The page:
George Galloway dismissed suggestions from Nicola Sturgeon over Scotland applying to join the European Union once independent from the United Kingdom. The Scottish First Minister was refused a new independence referendum earlier this year after a campaign in which she claimed Brexit would have a devastating impact on the national economy, calling on Scots to back her plans to become an EU member state in the future. But Mr Galloway pointed out one single EU state could block any Scottish attempt to accede the union because of concerns of a domestic break.
Speaking to Express.co.uk, Mr Galloway said: “It only takes one vote to veto it. That vote would most likely come from Spain, but it could come from Italy, too.
“The Spanish would have to think very carefully about voting to allow a breakaway part of Britain to enter the EU because there are plenty of breakaway parts in Spain that would like to do the same thing.
“Moreover, very foolishly the Scottish Government, the SNP, have gotten themselves way too deeply involved in the Catalonia question – giving asylum to fugitives from Spanish justice, waving the Catalan flag at every opportunity, both literally and metaphorically.
“They have done everything they could to enrage the Spanish state. You certainly can’t rule out Spain would cast a nay vote on that.”
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George Galloway said Sturgeon could see her EU dreams derailed because of Spain
George Galloway warned the SNP “enraged” Spain with their vocal support for Catalonia
Scotland refused Spanish requests to extradite Clara Ponsatí, the former Education Councillor of the Generalitat of Catalonia, over the role she played in the disputed independence referendum of October 1, 2017.
The Catalan economist, the former director of the School of Economics and Finance at the University of St Andrews, initially went into exile in Belgium after the Spanish Government threatened her with arrest after the Constitutional Court of Spain declared the referendum to break away from Madrid unconstitutional.
Despite warning Spain would likely veto Scotland’s request to become a member state, Mr Galloway suggested Brussels could be willing to accept Ms Sturgeon’s request should she secure the independence from the UK.
He continued: “A kind of schadenfreude would guide the European Union to accept Scottish entry into the union, but only on the fiscal rules.
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Nicola Sturgeon saw her request for a new referendum refused earlier this year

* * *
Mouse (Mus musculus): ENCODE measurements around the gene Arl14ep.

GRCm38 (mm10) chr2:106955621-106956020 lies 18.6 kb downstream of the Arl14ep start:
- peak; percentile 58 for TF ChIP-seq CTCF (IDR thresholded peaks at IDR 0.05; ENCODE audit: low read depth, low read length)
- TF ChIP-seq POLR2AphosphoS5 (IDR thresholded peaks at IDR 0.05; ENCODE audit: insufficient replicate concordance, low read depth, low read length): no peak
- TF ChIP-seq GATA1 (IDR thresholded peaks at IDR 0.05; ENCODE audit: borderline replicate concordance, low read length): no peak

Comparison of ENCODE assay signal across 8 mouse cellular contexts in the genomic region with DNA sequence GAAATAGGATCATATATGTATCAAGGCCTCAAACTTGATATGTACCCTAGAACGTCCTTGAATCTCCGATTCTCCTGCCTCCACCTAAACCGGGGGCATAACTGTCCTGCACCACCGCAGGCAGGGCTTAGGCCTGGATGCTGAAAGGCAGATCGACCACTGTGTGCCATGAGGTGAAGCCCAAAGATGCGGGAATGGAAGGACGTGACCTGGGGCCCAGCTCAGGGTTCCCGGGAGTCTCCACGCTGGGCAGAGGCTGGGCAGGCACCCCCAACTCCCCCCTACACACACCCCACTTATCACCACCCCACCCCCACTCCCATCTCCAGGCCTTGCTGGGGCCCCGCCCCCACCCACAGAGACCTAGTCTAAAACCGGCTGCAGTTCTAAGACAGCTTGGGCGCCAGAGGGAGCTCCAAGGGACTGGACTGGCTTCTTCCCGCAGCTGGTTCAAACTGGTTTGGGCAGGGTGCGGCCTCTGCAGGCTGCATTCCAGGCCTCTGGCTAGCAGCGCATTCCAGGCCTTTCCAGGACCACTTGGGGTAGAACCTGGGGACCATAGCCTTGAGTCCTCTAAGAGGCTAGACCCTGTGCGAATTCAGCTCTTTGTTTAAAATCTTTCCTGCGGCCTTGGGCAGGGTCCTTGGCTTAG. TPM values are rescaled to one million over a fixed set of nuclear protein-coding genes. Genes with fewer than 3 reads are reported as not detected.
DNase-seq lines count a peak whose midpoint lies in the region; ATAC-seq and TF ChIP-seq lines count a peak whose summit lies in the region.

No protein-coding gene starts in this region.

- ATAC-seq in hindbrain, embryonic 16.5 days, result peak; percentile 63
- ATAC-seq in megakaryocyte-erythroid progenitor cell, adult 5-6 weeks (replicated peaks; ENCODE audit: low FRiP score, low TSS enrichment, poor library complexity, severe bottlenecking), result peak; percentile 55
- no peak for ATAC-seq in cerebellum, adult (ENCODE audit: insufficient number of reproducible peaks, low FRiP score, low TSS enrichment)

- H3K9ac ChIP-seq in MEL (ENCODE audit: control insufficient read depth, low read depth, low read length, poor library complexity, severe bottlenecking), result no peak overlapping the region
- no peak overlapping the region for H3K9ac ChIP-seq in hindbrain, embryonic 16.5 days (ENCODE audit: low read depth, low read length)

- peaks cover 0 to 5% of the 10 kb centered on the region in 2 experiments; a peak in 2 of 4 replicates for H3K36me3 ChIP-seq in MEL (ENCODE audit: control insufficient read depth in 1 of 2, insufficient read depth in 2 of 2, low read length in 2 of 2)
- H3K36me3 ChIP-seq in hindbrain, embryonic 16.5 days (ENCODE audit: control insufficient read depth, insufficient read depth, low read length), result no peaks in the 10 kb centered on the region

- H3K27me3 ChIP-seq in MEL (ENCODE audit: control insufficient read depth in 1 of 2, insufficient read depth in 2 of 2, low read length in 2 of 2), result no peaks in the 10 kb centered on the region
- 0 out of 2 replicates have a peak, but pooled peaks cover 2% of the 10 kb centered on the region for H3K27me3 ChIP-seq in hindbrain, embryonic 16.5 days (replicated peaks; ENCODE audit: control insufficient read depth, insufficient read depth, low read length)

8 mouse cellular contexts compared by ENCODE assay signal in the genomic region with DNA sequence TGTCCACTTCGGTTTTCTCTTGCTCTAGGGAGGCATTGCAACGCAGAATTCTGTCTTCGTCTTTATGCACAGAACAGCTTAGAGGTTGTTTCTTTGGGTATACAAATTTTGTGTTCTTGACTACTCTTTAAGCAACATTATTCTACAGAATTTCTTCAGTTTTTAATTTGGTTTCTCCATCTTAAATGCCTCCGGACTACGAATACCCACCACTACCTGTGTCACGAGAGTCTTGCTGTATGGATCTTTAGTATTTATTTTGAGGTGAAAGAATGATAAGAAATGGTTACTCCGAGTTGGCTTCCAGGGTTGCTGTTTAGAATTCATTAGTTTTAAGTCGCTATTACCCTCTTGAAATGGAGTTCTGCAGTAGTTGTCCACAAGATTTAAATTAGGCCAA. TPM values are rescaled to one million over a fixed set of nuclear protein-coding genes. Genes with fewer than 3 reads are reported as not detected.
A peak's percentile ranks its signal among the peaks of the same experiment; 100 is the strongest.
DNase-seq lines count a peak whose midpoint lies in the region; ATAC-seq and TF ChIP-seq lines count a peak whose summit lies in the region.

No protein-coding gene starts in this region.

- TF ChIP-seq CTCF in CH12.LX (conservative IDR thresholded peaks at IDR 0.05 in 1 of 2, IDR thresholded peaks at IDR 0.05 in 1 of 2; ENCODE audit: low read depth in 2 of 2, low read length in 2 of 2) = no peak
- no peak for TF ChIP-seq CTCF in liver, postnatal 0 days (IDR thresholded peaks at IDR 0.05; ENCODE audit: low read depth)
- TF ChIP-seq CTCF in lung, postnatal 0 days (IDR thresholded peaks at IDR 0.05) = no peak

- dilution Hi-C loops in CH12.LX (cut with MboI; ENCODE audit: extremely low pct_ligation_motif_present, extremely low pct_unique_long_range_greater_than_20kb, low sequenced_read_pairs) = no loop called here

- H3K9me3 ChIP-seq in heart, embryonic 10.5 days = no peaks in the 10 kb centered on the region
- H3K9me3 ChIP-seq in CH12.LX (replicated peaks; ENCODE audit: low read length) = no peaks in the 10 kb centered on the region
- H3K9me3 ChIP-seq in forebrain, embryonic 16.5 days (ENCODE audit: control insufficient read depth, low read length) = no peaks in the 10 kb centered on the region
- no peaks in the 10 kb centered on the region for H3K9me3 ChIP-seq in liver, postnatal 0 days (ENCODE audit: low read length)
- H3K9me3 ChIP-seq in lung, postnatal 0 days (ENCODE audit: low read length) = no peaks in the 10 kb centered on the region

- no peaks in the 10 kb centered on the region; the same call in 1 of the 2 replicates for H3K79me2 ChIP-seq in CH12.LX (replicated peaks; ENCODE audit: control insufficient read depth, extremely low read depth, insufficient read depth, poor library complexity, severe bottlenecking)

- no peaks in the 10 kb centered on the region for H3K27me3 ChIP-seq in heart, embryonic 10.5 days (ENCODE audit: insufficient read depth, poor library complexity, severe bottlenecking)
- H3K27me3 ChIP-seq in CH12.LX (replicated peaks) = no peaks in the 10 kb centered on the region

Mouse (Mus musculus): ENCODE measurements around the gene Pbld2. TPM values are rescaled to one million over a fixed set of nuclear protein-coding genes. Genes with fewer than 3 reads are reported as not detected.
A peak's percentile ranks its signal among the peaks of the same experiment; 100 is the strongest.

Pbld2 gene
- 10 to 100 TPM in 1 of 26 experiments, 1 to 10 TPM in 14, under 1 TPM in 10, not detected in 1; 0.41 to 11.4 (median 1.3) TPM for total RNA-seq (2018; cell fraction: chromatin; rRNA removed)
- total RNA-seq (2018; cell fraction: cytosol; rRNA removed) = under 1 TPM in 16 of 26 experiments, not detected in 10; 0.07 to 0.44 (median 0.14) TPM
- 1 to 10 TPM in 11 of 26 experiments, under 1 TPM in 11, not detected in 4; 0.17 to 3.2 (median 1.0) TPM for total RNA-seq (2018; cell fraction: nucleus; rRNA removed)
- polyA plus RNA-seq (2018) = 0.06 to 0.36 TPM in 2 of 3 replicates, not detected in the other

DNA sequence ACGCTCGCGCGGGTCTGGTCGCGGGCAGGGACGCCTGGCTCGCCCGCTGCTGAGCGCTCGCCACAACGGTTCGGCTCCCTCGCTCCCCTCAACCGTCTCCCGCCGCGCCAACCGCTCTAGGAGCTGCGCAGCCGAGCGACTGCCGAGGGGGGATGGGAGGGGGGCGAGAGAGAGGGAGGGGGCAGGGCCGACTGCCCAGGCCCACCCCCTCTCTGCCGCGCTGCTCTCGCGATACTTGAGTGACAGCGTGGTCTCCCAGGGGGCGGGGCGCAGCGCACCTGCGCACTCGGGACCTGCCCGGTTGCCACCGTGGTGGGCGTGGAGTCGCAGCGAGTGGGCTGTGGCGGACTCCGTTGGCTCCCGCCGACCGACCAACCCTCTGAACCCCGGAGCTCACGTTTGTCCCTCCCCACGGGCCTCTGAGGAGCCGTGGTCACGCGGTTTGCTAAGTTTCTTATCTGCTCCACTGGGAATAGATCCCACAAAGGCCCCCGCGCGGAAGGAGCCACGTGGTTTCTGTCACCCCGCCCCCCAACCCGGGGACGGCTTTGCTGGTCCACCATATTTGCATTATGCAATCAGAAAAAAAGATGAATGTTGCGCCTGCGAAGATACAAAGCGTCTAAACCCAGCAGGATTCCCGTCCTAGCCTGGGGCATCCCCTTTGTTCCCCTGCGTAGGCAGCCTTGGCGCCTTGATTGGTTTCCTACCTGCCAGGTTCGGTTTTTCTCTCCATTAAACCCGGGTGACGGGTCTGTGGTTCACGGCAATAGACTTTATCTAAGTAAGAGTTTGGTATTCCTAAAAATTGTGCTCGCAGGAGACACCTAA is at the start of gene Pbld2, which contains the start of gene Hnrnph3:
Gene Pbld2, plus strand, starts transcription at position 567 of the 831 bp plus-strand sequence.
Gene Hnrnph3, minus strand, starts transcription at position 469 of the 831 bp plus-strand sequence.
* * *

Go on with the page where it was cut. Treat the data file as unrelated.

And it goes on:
“The EU cannot afford to allow Scotland a deficit of 12 percent because if Scotland can have a deficit of 12 percent, then so could they all. In this case, the European Central Bank and the euro are bankrupt.
“But they might for reasons of discomforting the remaining British state.”
Appetite for a second referendum on Scottish independence grew following the Brexit decision, where 62 percent of Scottish voters chose to remain, with 38 percent voting to leave.
Petitioning Boris Johnson, Ms Sturgeon requested that the question of independence once again be put to the Scottish people for a final decision.
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Scotland so far rejected Spain’s requests to have Clara Ponsatí extradited over her role in the referendum
Appetite for a second referendum on Scottish independence has fluctuated since the Brexit referendum
However, in a decisive move, the Prime Minister formally rejected the bid, putting his foot down on the issue.
In a copy of the correspondence to the First Minister posted on Twitter, Mr Johnson told Ms Sturgeon “you and your predecessor made a personal promise that the 2014 Independence Referendum was a ‘once in a generation’ vote.”
As a result, the Prime Minister said he could not agree to “any request for a transfer of power that would lead to further independence referendums.”
Mr Johnson went on to state that another referendum could “continue the political stagnation Scotland has seen for the past decade.”
He said: “It is time that we all worked to bring the whole of the United Kingdom together and unleash the potential of this great country.”